President Obama vows to destroy ISIS, hunt down terrorist plotters

US President Barack Obama speaking during an address to the nation from the Oval Office of the White House.
US President Barack Obama speaking during an address to the nation from the Oval Office of the White House. PHOTO: AFP

WASHINGTON -  US President Barack Obama has vowed to destroy the militant Islamic State in Iraq and Syria (ISIS) and hunt down any terrorist plotter, in a prime-time speech on Sunday (Dec 6) intended to reassure Americans that the war on terrorism will succeed. 

“The threat from terrorism is real, but we will overcome it,” Mr Obama said in the rare televised address, only his third delivered from the White House Oval Office.

"We will destroy ISIL and any other organisation that tries to harm us, ”  he said, referring to the ISIS by its other name - Islamic State in Iraq and the Levant (ISIL). 

The address comes after Wednesday's massacre in San Bernadino, California, which killed 14 people and wounded 21 at a Christmas party for county health inspectors at the Inland Regional Centre.

 

US authorities now believe extremists' online appeals had inspired Syed Rizwan Farook and his wife Tashfeen Malik to carry out the shooting.

But in contrast with the Paris attacks on Nov 13 which left 130 people dead, there has been no evidence so far that the husband and wife were part of a terrorist network. 

Mr Obama, however, said the shooters had "gone down the dark path of radicalisation" and called it an "act of terrorism designed to kill innocent people".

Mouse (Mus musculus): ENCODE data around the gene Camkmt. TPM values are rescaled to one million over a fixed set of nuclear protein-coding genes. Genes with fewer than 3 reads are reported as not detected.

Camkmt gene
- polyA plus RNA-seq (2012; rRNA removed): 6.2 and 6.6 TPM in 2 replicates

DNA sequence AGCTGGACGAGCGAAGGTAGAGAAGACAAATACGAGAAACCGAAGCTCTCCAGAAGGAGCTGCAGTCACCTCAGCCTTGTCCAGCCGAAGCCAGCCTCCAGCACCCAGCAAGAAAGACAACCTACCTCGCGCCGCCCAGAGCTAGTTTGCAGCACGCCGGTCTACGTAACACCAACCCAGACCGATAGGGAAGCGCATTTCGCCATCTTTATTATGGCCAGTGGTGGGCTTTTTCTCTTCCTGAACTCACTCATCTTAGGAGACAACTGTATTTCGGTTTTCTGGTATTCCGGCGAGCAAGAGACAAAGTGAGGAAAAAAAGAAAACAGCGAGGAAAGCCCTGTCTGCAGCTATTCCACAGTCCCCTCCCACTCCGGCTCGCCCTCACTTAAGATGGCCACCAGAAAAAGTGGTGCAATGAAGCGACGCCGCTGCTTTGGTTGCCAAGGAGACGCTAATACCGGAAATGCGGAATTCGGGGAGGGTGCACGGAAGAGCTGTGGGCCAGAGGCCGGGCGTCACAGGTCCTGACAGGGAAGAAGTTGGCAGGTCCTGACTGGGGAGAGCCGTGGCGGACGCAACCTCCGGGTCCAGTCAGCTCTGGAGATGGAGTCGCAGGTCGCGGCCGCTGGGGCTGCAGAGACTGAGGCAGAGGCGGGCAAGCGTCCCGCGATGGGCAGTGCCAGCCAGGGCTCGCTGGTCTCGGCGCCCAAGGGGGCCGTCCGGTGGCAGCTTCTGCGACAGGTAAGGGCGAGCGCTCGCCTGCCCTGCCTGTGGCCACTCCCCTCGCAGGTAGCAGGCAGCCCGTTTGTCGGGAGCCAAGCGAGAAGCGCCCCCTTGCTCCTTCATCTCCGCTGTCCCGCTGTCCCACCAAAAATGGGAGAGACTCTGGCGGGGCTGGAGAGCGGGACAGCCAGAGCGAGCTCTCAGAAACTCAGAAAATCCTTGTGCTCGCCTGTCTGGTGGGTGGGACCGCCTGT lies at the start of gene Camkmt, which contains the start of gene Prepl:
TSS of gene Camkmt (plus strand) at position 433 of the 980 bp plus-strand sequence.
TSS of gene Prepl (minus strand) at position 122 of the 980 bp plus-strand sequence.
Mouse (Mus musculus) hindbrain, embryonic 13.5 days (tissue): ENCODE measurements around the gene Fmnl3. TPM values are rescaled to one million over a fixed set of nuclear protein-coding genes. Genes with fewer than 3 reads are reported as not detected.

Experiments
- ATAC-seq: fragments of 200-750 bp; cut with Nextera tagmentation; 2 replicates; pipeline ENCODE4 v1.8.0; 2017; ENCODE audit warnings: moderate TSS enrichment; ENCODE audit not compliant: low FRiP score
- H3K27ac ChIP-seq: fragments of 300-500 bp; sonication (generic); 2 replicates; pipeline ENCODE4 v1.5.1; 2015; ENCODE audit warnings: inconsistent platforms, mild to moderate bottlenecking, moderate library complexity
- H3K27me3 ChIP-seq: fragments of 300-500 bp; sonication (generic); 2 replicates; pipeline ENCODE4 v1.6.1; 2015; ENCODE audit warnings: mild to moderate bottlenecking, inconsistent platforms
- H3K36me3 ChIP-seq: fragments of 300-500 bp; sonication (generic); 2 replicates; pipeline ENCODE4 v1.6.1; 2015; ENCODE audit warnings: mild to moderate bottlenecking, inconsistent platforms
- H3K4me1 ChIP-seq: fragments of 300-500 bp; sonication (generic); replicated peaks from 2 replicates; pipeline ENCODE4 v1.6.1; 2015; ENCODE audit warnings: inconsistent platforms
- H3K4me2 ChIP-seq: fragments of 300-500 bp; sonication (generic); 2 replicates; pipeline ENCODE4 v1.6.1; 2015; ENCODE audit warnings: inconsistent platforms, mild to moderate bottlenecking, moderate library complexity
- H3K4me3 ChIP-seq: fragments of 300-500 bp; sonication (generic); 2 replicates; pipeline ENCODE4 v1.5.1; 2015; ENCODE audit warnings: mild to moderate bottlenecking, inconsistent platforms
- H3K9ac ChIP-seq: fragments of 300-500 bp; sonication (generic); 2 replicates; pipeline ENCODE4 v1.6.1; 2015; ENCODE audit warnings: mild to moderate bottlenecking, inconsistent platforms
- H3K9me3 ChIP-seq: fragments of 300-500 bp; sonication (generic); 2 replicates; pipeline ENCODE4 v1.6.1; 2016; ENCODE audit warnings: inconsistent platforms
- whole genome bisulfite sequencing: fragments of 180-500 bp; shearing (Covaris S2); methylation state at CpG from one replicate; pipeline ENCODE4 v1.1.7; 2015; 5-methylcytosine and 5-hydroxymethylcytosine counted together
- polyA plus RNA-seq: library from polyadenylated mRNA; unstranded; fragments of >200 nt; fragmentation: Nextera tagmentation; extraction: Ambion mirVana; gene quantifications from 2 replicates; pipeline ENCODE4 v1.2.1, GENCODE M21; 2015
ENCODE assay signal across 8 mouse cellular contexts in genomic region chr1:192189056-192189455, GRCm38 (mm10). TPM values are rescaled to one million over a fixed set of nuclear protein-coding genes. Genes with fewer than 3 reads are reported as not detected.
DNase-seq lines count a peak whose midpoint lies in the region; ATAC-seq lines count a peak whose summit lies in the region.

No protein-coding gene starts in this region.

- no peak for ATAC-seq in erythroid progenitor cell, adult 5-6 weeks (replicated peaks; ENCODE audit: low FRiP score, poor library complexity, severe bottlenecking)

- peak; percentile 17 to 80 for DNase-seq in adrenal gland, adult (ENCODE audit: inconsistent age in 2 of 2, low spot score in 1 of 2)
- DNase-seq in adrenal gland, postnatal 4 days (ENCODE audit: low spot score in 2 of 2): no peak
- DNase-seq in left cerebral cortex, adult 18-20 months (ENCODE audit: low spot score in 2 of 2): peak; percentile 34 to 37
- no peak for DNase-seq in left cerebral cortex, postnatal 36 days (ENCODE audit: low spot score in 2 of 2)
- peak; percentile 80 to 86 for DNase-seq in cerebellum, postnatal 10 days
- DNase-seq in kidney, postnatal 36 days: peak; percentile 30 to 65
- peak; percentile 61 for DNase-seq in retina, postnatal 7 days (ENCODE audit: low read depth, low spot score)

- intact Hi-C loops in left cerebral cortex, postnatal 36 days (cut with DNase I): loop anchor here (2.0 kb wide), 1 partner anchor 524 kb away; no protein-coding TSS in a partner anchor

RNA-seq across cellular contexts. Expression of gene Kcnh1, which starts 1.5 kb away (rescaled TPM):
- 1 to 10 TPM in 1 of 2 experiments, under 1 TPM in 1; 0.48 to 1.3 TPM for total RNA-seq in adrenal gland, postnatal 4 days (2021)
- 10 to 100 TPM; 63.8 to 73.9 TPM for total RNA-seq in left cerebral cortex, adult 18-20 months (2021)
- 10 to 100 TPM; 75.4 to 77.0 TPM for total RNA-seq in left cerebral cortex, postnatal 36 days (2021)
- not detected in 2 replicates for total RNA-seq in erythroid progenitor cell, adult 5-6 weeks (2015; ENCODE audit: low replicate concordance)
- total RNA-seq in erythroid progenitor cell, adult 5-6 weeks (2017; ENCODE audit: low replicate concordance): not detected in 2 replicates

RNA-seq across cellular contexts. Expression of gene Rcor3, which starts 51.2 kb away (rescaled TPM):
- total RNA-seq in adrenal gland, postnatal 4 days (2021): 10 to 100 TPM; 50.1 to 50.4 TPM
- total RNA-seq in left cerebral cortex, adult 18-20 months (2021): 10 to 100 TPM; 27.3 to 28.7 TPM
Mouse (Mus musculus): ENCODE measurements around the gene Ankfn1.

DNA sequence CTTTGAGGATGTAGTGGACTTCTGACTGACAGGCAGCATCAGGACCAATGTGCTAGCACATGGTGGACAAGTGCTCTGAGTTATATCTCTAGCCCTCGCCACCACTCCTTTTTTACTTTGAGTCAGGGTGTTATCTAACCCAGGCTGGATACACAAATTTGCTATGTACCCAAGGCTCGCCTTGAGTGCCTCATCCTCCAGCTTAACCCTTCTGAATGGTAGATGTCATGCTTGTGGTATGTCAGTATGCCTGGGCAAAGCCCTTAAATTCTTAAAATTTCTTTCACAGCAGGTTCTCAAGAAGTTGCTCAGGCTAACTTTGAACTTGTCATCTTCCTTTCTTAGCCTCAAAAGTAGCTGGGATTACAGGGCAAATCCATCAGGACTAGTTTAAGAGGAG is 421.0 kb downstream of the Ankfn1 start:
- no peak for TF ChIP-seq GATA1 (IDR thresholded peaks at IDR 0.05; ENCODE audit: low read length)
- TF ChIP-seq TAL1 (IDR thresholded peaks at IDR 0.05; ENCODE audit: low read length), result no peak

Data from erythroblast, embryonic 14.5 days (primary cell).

He called on the US Congress to ensure that no one on a no-fly list should be allowed to buy a gun and to make it harder for people to buy powerful assault weapons. "What we can do and must do is make it harder from them to kill," he said. 

 

He also asked technology companies to work with law enforcement authorities to prevent terrorists from using social media and encryption technologies. 

In his address, Mr Obama stressed that Americans should not turn against one another by "letting this fight be defined as a war between American and Islam...ISIL does not speak for Islam, they are thugs and killers..." he said. 

He emphatically called on Americans to "reject discrimination, religious tests on who we allow into this country....if we travel down that road, we lose, that divisiveness, that betrayal of our values plays into the hands of ISIS,"  he said. 

He urged the Muslim community to confront the “extremist ideology” in its midst, saying "it’s a real problem that Muslims must confront without excuse." 

Seeking to reassure the public that the government is taking all necessary steps to ensure the safety of Americans against terrorism and ISIS, Mr Obama reiterated the US strategy to defeat terrorism, but once again rejected the idea of having troops on the ground. 

He said the US will continue to hunt down terrorists, provide training and equipment to ground forces, as well as work with allies to disrupt ISIS' operation and pursue a ceasefire in Syria so as to focus on the common goal of destroying ISIS. 

Mr Obama has been under pressure to escalate efforts to break a year-long military stalemate with ISIS, which may have lost some ground in Iraq and Syria in recent months, but have turned to international targets, including the deadly attacks on public places in Paris and the downed Russian airliner over Egypt. 

Frustrated with a Congress that has not authorised the use of military force on terrorists, he called for such a vote, which would demonstrate American unity. 

He reiterated that the US "should not be drawn into a long and costly ground war". Instead, he stuck to his belief that air strikes, special forces and working with local forces would ensure a "sustainable victory". 

He ended his speech on an optimistic note, calling on the American people to come together around "common ideas as one nation and one people".

"So long as we stay true to that tradition, I have no doubt America will prevail," he said. 

This is the US president's third national address from the Oval Office - a significant symbol of US power and authority. His past two speeches were in 2010 when he announced the withdrawal of all US troops from Iraq and addressed the Gulf oil spill.